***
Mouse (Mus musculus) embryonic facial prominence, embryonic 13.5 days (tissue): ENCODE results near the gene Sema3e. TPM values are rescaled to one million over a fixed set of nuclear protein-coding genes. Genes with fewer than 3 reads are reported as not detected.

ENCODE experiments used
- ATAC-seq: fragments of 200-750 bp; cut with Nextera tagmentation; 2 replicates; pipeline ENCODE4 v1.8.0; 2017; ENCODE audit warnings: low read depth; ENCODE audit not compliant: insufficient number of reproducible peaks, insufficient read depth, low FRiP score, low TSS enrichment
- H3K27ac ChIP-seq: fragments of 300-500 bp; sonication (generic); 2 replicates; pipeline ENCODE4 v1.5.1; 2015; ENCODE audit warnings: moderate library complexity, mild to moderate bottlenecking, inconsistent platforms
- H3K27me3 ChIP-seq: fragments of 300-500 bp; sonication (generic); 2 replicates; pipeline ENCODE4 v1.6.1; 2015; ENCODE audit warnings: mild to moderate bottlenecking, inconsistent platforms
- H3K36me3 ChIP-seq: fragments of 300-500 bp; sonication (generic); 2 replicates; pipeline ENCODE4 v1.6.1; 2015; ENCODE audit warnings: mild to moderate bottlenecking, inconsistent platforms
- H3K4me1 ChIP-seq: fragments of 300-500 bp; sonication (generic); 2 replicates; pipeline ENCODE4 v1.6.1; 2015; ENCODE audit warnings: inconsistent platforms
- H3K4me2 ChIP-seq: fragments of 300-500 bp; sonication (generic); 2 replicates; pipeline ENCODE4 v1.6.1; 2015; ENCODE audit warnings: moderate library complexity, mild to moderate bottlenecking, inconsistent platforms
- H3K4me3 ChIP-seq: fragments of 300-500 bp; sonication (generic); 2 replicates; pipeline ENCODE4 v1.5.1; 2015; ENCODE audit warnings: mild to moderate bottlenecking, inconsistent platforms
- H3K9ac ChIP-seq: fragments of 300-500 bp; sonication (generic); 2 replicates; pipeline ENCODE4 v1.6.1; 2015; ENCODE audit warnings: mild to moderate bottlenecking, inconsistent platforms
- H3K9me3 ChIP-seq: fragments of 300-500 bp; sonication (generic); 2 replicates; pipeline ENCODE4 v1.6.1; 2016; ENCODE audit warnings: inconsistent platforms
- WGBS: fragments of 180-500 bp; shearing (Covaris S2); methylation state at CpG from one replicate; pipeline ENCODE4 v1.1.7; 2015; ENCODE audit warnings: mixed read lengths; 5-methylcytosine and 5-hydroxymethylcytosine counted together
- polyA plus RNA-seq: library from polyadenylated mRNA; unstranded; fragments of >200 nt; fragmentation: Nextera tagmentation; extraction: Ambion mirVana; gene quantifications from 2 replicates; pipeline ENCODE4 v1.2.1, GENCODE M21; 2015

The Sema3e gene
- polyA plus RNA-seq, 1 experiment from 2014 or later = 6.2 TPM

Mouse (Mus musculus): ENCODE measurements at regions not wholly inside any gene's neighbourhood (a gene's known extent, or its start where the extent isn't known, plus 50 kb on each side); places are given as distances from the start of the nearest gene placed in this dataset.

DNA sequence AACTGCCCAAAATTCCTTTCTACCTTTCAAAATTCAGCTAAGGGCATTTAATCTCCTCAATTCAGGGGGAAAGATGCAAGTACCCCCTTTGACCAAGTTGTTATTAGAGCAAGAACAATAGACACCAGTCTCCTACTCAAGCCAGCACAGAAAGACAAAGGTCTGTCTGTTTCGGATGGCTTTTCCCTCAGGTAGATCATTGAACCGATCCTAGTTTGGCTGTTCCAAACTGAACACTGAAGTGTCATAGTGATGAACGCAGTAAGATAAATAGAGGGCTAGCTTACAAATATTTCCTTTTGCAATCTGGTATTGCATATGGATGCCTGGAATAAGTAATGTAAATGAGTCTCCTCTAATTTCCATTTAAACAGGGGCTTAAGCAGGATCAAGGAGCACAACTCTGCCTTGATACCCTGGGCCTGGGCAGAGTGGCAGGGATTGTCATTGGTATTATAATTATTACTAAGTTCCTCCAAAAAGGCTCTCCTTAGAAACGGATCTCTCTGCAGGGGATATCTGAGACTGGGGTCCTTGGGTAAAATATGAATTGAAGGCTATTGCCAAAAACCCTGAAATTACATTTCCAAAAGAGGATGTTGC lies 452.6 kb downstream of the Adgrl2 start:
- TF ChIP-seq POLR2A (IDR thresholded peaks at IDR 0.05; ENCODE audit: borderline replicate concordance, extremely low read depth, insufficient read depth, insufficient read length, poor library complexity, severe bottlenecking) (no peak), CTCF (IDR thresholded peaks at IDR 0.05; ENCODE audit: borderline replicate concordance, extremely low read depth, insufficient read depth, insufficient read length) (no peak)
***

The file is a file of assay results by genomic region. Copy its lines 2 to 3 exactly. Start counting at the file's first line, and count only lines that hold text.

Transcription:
ENCODE experiments used
- ATAC-seq: fragments of 200-750 bp; cut with Nextera tagmentation; 2 replicates; pipeline ENCODE4 v1.8.0; 2017; ENCODE audit warnings: low read depth; ENCODE audit not compliant: insufficient number of reproducible peaks, insufficient read depth, low FRiP score, low TSS enrichment